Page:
Beyond the few facts typewritten on the standard form, one with a fertile imagination can weave some revealing tales from them, in conjunction with other facts already known from other sources.

Thus, here is an attempt to weave a tale on the circumstances of my birth, to provide more flesh to the sketchy narratives I have kept over the years.

I was born in the sitio of Taguanao, which is now part of Indahag, sometime in the early morn of December 28, 1941.  This was the same month and year when Pearl Harbor was bombed and thus started the hostilities between the US and Japan.  Being a part of the US then, the entire Philippines was also drawn into the cauldron of another global war.  Local residents then were deeply focused on their plans to try and escape the invading hordes of Japanese.  This was “evacuation” time, when many urban dwellers took to the hills to avoid notice and contact with the hostile forces.  And it was essentially to each his own.

As far as I can gather, the entire sitio of Taguanao was in most likelihood owned by the family of my grandfather, and thus it would not be surprising to know that family members of the old patriarch were gathered and huddled together in that then faraway place.  This getaway  was securely covered with dense growth, located in rugged terrain, and isolated by the absence of roads.

But which children with their growing families evacuated to Taguanao?  My grandfather had 7 children, with the eldest being Carmen Neri Marfori.  And my father was the 5th in the family.  My aunt Carmen had 11 children and my father had 9 with me as the 5th in line.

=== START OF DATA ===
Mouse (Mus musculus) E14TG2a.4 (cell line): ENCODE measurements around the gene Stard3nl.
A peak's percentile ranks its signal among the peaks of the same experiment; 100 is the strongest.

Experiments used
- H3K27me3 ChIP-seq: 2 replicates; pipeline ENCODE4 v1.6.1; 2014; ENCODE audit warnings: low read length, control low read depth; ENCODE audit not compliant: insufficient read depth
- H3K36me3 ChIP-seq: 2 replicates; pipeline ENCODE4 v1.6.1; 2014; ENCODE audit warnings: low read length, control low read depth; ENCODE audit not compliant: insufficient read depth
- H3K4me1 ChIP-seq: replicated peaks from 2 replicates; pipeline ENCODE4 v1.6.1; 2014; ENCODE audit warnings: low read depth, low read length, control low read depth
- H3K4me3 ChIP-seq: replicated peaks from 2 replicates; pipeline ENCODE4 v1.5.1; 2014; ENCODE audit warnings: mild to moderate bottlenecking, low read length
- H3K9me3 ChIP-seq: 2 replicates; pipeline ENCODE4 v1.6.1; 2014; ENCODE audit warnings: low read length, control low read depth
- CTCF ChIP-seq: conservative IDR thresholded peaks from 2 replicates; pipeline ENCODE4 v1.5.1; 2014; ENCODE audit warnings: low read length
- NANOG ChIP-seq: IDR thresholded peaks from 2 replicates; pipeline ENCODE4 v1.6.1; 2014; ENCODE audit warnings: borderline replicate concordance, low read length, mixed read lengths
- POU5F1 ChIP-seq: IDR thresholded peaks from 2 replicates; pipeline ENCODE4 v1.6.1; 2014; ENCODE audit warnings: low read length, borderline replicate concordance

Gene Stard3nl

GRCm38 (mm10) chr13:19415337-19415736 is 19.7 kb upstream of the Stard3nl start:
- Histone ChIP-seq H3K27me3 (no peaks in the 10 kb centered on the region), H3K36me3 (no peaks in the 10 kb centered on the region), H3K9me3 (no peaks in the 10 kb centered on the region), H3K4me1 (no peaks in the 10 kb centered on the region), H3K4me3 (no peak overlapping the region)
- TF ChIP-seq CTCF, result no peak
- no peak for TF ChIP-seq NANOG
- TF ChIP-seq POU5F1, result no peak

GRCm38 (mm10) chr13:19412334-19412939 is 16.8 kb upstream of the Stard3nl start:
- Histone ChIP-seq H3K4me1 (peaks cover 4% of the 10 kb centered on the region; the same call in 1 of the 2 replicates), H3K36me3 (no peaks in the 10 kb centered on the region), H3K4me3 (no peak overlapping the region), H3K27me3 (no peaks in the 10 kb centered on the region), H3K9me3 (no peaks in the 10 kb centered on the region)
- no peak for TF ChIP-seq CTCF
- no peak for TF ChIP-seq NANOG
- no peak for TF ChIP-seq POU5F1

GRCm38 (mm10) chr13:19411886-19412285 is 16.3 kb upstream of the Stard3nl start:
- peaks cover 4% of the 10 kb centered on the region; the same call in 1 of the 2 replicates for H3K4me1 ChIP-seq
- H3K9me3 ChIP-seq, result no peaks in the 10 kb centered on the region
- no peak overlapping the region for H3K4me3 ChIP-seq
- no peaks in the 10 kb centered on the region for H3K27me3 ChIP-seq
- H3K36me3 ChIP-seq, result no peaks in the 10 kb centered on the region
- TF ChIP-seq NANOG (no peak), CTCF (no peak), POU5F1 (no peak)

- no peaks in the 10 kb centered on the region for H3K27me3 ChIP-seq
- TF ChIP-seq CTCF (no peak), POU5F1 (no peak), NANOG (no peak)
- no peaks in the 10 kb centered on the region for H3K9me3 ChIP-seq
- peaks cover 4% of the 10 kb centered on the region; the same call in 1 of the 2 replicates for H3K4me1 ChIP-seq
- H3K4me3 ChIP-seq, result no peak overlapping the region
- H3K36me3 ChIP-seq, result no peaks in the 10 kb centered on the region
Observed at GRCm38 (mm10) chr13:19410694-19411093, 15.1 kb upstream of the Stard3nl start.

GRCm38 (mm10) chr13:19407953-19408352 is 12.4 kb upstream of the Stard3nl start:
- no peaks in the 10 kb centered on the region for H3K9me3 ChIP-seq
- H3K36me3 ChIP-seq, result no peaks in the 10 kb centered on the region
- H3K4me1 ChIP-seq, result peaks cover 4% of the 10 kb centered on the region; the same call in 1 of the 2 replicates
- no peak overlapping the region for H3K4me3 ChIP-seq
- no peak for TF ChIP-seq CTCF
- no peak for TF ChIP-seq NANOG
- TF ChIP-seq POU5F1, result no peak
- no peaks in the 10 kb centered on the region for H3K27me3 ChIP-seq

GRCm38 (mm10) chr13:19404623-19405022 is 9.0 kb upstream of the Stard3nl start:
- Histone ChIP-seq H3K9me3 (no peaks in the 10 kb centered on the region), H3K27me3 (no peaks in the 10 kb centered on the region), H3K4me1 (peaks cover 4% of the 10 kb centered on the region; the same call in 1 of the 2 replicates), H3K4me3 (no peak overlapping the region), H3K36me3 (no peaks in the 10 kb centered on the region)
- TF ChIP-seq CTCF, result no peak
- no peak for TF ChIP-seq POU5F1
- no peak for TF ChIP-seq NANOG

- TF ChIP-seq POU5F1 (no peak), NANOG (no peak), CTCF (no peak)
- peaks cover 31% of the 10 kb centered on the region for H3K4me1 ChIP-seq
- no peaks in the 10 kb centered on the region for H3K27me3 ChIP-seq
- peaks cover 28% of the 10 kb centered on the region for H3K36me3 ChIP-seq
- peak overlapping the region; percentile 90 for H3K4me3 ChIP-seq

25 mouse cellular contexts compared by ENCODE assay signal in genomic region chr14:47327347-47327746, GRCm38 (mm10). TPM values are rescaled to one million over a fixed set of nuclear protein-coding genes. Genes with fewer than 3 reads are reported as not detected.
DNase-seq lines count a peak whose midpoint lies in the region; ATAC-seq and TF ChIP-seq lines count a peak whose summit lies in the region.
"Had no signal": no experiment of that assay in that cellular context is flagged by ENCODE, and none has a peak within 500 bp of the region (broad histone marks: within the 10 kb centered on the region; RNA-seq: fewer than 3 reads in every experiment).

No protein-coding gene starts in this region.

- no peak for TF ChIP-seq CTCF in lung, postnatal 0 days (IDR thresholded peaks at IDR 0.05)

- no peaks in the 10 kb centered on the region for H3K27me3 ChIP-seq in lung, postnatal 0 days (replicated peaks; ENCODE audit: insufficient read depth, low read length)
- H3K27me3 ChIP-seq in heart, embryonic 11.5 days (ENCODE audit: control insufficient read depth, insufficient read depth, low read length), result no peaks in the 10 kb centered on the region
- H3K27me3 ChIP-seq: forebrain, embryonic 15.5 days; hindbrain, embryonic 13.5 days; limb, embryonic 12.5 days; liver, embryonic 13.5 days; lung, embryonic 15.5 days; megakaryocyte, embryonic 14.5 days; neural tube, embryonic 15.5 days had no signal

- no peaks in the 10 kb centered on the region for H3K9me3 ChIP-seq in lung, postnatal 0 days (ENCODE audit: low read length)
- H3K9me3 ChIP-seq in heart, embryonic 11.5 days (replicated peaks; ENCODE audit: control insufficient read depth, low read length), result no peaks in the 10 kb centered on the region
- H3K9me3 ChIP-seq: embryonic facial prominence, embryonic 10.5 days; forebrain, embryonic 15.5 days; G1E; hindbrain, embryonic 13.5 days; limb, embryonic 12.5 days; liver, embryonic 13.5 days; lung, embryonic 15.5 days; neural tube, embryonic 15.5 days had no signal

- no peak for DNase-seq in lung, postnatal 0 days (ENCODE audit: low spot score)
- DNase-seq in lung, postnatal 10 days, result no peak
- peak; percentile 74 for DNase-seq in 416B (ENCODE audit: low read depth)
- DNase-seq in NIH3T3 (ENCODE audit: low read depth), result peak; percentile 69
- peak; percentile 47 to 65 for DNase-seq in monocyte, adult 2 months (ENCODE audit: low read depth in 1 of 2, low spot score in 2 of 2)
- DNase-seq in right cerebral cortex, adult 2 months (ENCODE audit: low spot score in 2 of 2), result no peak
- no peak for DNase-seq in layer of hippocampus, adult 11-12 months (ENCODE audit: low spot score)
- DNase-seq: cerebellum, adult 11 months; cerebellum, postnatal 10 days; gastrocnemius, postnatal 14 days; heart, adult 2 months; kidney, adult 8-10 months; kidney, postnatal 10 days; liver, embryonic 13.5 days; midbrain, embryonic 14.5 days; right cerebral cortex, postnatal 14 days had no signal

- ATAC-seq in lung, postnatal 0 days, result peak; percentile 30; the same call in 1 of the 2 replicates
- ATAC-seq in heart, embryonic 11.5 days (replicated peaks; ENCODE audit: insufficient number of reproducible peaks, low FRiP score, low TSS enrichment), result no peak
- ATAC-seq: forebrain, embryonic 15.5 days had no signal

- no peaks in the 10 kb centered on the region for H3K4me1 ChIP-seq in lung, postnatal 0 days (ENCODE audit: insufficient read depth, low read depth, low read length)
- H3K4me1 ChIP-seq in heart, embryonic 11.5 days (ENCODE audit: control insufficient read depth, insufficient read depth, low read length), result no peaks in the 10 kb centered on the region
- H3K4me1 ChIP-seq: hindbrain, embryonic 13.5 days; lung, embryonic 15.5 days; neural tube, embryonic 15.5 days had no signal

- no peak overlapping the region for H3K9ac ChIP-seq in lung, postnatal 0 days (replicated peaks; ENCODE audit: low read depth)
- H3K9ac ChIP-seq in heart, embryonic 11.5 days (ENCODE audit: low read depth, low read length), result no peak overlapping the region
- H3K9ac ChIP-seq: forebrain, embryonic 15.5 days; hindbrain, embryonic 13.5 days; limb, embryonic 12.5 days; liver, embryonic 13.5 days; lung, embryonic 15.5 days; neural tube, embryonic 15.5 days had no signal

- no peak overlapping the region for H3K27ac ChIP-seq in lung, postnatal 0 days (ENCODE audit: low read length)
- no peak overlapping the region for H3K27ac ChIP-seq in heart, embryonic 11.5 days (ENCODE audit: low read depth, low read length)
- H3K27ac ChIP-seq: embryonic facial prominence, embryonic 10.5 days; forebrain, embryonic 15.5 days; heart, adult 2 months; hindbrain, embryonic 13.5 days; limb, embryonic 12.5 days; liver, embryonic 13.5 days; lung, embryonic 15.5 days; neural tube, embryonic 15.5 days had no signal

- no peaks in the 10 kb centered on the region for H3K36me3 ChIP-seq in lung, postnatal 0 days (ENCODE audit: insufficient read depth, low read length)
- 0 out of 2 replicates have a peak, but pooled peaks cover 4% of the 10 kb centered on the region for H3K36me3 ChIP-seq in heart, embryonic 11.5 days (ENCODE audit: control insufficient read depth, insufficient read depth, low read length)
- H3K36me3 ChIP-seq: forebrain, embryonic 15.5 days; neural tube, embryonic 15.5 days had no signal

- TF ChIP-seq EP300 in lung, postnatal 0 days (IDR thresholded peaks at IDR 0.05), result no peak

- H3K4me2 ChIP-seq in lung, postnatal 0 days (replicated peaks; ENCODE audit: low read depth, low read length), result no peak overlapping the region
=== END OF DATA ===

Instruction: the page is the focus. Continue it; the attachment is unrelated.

My birth certificate listed my Aunt Carmen’s eldest child and her husband as my 2 godparents.  They were Carolina M. Pascual and Mike Pascual.  It stated further that the baptismal rite was performed January 27, 1942, a month after my recorded birth.

What can be possibly surmised from the above data?  That at the very least Tia Mameng and some of her children were with her in Taguanao.  And one of them would be Nang Carolina and her husband, Jovencio.  Later I would learn that aside from my grandfather, the family of Tia Mameng also owned a huge piece of property in Taguanao not far from the former.

Why did they become my godparents and why just them?  Again we surmise given the facts then that because the trip from Taguanao to the poblacion was quite an arduous one possible only on foot or horseback and to escape as much notice as possible from townspeople and other prying eyes, only a handful of people went down for the trip, with infant in tow.  I surmise the young couple would have been ideal for the trip, being physically able to overcome challenges along the way.

The record of my birth was signed by Fr. Vincent I. Kennally SJ, who most probably was also the parish priest who conducted the baptismal rite.

The following years were crazy war years, now cloaked mostly in forgetfulness.  And it would not be till the waning months of 1945 when peace would come visit the place again.


Friday, May 30, 2014

Remembrances of my Late Father

                                                          Amadeo R. Neri

To preclude people from misunderstanding  my attitudes toward my father, let me say I am truly grateful for both of my parents.  After all, without both of them, I would not be around.  Albeit my life could still be judged simply as a whiff of smoke for its triteness and lack of importance.

So on my own behalf, and on the heavy behalf of all my other siblings numbering over a dozen, I push tentative hands to write about what I remember about my father.  For the benefit of all and sundry, and just maybe for the benefit of siblings and their issues confused about the realities of their own father and/or grandfather.

My father was a lawyer by profession and a scion of a very prominent local family who even to this day can count on many close relatives who are considered important and of consequence in the city.  He practically lived his life based on his own rules and perceptions, unfettered by the many social standards and conventions that defined his own generation.  Conventions that would definitely be considered very constricting compared with current standards.  Whether rightly or wrongly, they indeed were limiting to a man desiring to give rein to his free spirit.